I called Jeff, and said that the boat was free and I will speak to him in a few hours when it’s light outside. I then tried mum but couldn’t get her, so I called Tracey from Twentieth Letter Marketing and Communications to give her an update so she could share it with everyone for me.

The moment I heard her voice my eyes started watering and I struggled to keep my voice straight as the reality set in. I had just lost my mast and my record is now over, but I have survived the night. After a few minutes I calmed down enough to talk a bit.

I then needed to call mum and as you would expect I got really emotional again, but also while I was talking to her I had started to shiver very hard and my teeth were chatting and my skin was turning a bluish tinge. I needed to get warm. So after a brief chat, I stripped all my clothes off and put all fresh base-layers, thermals, fleece vest and mid-layers on, while at the same time I boiled the kettle for my hot water bottle. I also needed to get some fuel into my system so I had a protein shake and some mini bounty bars to keep me going. Once dry I crawled into bed and snuggled as deep as I could in my sleeping bag and had a good cry.

It was more than 30 minutes later by the time the shaking had subsided and I fell into a light fitful sleep for 2 hours. Dozing on and off I got up 3 hours later to touch base with my shore crew. While I wasn’t rested, I was warm again. I was feeling a bit better than last night I spent a good few hours on the phone giving a more detailed description of the night before.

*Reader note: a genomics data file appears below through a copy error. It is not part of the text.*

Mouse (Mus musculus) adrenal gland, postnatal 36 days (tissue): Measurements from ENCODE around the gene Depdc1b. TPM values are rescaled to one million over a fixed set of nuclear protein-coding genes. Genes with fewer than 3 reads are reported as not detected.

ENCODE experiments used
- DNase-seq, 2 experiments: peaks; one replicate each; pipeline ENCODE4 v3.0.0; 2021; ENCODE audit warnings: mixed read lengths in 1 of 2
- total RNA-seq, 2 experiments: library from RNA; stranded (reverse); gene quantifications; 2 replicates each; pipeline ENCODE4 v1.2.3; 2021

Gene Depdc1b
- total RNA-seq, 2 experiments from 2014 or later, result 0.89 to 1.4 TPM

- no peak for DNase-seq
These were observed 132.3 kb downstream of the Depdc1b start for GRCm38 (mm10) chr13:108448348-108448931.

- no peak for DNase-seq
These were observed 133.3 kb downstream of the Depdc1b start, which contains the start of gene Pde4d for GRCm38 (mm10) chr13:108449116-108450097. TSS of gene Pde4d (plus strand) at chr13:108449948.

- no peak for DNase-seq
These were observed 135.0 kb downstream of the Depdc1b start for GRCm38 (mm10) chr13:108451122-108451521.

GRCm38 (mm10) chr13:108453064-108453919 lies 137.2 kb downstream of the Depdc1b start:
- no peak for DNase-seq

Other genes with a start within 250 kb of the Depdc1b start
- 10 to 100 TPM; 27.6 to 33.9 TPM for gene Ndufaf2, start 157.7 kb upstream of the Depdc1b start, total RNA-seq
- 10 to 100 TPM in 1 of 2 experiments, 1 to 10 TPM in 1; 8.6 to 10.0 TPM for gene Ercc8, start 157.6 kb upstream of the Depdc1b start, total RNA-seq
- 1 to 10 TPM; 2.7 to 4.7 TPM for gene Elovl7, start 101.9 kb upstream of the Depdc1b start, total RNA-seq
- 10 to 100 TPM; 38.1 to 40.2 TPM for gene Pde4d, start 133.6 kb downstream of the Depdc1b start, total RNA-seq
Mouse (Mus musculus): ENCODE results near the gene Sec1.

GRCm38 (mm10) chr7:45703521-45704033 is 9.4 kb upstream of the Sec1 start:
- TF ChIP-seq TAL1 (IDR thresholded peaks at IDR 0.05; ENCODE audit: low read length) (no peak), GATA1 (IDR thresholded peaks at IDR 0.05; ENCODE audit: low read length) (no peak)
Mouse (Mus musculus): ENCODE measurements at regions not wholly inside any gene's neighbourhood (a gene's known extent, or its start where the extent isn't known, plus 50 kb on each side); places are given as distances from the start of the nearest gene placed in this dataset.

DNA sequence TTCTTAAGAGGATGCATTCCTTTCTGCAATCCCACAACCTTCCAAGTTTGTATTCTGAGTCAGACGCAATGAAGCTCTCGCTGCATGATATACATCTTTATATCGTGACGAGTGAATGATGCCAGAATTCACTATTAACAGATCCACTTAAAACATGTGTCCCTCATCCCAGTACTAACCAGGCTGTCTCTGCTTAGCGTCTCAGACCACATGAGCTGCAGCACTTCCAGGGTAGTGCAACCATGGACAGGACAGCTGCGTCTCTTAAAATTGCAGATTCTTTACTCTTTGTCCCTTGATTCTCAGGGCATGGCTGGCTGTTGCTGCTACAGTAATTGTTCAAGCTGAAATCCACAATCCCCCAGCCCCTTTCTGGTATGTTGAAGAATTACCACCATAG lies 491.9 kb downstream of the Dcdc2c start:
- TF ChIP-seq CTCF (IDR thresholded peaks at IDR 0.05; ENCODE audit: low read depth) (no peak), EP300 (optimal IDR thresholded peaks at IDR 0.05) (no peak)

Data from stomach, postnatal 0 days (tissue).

At first light I went on deck to assess the damage. My starboard railing was ripped in sections and there was a hole approximately 15cm x 15cm on the outside of the deck that went right through to the sail locker from where the mast had been sea sawing back and forth. The two breather tops were broken into the ballast tanks and that would also need plugging. Oh, and also the big hole in the middle of the boat where the mast use to stand. The boom was still there but it was half off the boat and blocking my access to the hole in the deck,so I would need to get this back on deck.

I decided that today was also going to be a long day, so I went and made a bowl of porridge and then set to work. It took me 3 hours to get that boom on the deck but finally it was lashed down and secured. It also had the added benefit of giving me something to hold on to as I worked on the repairs. I stuffed rags in the breathers and sealed them over and then started working on the larger hole on the deck.